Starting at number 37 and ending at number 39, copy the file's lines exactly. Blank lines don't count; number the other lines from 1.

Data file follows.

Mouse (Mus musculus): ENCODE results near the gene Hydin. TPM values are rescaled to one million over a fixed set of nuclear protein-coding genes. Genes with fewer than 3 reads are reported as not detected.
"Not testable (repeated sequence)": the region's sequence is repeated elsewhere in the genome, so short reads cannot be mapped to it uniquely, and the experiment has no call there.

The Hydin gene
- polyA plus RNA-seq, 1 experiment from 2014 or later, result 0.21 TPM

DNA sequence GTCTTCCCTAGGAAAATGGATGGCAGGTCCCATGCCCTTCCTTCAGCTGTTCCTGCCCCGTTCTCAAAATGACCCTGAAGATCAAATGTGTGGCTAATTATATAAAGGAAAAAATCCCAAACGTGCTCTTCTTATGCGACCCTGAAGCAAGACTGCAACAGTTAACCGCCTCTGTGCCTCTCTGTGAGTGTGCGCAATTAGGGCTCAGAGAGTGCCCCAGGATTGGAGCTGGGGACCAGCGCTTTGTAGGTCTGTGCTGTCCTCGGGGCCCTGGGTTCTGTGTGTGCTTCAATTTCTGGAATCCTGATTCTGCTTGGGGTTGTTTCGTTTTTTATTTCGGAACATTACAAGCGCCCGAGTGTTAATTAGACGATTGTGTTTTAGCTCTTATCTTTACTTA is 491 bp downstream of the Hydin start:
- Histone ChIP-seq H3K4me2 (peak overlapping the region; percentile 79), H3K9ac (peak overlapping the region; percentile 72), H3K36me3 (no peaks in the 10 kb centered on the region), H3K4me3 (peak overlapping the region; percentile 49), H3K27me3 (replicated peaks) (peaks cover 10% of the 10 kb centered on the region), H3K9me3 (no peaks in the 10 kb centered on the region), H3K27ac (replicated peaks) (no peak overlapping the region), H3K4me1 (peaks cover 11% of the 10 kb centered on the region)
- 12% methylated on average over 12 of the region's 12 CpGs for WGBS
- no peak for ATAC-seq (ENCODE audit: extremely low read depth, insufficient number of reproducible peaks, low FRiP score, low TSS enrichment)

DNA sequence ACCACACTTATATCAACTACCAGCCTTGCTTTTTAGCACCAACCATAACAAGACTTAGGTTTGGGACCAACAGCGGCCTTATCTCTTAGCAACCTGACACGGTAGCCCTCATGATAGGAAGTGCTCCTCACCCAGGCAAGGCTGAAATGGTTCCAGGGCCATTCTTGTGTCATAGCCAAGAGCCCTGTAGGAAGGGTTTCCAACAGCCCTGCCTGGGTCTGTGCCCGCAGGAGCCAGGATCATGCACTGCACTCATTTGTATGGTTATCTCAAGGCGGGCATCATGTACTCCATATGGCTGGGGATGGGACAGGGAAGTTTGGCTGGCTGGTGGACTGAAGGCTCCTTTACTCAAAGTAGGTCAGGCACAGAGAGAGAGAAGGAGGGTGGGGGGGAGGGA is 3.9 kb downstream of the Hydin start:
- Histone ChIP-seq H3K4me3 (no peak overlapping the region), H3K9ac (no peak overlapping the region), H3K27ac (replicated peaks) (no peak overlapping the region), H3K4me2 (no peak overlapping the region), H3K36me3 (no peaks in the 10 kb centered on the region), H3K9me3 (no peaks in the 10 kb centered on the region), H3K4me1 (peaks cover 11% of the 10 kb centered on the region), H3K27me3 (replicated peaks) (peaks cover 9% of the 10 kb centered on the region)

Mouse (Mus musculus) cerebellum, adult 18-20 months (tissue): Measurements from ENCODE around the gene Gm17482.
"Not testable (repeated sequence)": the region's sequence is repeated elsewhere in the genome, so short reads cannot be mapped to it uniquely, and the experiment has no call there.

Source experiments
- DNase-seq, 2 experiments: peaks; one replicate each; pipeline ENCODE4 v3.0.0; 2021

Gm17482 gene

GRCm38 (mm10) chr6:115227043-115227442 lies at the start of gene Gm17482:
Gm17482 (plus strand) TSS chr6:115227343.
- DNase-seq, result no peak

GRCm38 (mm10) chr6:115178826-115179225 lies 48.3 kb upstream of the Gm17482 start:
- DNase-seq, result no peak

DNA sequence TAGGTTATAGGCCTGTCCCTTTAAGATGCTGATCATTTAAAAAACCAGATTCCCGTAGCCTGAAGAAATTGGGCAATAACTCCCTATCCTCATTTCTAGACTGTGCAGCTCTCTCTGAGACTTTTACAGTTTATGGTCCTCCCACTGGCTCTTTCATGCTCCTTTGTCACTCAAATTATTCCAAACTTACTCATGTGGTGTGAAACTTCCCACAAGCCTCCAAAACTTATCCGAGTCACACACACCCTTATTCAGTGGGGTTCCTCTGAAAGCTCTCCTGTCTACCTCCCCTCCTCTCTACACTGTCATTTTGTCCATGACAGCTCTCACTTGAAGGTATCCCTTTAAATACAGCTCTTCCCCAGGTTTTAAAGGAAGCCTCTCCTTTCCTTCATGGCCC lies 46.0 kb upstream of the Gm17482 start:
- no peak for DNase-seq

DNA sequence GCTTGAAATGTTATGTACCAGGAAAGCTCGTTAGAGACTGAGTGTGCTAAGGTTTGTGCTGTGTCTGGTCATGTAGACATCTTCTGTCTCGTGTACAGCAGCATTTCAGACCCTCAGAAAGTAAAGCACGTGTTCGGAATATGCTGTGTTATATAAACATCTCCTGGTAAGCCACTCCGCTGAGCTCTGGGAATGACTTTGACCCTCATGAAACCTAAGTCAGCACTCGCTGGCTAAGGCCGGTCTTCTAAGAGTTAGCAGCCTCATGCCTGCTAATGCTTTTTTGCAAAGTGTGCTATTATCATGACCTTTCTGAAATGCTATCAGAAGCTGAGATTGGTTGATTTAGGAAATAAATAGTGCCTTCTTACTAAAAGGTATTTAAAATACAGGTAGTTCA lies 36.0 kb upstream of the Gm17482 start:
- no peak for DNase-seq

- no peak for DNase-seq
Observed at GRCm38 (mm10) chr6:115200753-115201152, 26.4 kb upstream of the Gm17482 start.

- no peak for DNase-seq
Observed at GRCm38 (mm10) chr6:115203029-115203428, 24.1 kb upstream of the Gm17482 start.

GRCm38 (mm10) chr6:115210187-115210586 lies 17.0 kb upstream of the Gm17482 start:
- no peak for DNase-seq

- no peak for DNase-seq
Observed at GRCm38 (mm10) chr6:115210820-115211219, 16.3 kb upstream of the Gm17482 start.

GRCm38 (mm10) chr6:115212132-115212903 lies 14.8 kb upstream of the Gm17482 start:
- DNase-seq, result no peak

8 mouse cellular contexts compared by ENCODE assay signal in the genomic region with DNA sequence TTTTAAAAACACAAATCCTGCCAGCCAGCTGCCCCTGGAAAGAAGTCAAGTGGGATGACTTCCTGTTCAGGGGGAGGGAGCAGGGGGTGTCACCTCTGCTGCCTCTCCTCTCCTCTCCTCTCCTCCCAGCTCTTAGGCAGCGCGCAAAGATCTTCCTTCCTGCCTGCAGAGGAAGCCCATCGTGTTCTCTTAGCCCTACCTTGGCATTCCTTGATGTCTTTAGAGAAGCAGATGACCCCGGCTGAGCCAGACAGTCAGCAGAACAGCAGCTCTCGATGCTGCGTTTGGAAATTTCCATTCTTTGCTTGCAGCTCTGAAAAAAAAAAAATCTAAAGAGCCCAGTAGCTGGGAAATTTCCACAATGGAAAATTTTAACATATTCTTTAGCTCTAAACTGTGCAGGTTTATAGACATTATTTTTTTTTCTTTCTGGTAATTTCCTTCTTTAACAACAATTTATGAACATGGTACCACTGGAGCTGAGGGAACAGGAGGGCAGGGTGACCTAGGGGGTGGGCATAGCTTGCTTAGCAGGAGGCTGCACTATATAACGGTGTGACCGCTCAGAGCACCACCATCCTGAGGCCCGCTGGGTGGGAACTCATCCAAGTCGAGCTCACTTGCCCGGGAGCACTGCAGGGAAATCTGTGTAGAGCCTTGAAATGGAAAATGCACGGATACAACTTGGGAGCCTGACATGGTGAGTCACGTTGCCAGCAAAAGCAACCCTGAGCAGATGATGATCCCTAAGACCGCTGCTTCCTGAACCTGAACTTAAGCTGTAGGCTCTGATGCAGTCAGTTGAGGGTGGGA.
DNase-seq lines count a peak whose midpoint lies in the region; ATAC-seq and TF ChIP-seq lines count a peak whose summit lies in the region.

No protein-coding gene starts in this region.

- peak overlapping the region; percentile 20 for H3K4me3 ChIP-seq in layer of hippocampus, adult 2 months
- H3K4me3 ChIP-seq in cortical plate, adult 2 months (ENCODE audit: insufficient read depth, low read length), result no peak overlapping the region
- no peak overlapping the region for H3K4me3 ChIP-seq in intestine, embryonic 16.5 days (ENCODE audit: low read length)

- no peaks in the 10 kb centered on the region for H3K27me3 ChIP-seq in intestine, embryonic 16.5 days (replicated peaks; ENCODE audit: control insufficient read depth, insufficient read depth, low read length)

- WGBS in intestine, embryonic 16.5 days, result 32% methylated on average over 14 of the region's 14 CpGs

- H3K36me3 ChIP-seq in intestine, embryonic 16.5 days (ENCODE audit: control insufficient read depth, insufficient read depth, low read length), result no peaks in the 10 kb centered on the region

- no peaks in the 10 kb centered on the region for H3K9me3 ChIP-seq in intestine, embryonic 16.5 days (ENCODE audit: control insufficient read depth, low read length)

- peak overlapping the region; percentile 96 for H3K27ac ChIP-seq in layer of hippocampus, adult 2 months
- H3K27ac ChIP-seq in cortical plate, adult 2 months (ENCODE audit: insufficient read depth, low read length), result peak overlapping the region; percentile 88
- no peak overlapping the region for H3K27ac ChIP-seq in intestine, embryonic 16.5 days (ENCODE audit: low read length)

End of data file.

No protein-coding gene starts in this region.

- peak overlapping the region; percentile 20 for H3K4me3 ChIP-seq in layer of hippocampus, adult 2 months
- H3K4me3 ChIP-seq in cortical plate, adult 2 months (ENCODE audit: insufficient read depth, low read length), result no peak overlapping the region